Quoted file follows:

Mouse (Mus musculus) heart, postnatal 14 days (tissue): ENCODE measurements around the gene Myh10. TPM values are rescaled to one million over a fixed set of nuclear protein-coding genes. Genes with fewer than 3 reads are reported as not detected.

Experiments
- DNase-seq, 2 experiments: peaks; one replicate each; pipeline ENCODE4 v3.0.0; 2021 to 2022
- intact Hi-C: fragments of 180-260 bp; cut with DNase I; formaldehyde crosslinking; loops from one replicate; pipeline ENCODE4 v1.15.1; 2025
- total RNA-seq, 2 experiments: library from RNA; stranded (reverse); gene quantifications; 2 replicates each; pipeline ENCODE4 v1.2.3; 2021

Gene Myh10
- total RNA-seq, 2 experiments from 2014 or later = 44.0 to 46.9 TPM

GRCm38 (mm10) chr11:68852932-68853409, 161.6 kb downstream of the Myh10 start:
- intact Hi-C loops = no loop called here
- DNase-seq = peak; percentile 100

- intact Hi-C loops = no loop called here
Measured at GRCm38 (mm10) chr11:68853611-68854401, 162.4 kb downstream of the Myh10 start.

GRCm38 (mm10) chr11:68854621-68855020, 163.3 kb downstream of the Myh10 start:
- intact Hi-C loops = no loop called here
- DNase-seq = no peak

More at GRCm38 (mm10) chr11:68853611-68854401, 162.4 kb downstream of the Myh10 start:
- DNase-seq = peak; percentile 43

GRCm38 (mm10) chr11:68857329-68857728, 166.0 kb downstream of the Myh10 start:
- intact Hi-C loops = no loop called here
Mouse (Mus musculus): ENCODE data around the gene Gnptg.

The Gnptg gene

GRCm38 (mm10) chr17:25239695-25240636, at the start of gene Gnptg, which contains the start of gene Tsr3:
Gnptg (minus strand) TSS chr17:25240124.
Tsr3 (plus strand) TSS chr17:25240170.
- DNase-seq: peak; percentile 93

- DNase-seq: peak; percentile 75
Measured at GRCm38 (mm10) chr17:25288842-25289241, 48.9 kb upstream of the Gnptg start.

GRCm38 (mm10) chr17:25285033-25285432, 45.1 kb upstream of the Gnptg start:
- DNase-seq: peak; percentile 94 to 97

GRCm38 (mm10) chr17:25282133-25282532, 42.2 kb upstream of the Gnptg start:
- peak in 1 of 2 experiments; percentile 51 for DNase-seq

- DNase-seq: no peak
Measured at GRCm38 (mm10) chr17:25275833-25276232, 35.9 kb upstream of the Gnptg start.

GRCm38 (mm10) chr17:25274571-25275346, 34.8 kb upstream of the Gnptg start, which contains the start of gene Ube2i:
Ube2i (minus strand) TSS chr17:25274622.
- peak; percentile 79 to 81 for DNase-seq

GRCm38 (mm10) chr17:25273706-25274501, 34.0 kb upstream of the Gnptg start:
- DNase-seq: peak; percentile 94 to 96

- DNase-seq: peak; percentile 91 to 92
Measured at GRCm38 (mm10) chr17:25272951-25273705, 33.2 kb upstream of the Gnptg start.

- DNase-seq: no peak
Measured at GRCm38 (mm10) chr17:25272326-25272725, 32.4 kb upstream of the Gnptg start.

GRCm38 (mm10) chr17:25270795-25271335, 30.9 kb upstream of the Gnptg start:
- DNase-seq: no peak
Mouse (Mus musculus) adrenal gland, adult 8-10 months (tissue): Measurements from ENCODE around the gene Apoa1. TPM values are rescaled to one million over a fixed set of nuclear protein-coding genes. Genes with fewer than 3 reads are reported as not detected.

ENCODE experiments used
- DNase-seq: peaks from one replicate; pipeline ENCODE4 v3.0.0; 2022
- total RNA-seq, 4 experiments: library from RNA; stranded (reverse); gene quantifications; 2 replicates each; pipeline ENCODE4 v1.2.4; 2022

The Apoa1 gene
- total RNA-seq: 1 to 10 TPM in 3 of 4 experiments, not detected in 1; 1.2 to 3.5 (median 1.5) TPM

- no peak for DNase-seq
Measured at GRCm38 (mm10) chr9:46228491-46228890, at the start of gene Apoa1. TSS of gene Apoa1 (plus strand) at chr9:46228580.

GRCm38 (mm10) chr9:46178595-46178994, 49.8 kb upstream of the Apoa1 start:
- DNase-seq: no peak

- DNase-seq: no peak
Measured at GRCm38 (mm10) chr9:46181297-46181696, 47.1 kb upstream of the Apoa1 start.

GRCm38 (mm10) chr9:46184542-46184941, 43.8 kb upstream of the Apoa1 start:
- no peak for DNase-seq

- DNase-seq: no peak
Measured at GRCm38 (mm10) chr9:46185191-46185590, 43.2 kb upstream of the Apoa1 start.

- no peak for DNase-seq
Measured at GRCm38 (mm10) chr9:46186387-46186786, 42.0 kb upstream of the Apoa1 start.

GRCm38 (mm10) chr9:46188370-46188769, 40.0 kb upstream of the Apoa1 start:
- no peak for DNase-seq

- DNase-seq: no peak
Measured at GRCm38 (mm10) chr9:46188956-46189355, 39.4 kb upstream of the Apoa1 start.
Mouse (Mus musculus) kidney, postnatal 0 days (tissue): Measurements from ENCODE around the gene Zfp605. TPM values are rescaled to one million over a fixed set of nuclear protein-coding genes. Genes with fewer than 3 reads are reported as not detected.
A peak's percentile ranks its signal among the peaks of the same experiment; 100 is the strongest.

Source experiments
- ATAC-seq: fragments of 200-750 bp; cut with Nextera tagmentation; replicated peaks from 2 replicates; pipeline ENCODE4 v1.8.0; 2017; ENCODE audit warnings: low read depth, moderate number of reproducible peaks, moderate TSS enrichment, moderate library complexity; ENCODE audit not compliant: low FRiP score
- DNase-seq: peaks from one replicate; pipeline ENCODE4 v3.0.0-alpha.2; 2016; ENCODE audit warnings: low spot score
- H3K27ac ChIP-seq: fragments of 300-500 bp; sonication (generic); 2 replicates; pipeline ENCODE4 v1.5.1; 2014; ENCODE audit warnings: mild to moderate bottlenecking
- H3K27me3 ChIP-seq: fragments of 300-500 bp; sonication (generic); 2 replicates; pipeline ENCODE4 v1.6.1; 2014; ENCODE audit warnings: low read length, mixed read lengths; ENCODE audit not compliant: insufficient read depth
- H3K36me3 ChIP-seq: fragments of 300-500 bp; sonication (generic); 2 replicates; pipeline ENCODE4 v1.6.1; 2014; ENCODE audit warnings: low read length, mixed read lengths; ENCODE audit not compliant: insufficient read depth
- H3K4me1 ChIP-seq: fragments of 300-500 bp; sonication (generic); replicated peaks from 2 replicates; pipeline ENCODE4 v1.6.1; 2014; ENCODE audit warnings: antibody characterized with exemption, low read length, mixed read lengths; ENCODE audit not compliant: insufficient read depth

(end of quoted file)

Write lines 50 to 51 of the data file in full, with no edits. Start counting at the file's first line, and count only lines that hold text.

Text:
- total RNA-seq: 1 to 10 TPM in 3 of 4 experiments, not detected in 1; 1.2 to 3.5 (median 1.5) TPM

- no peak for DNase-seq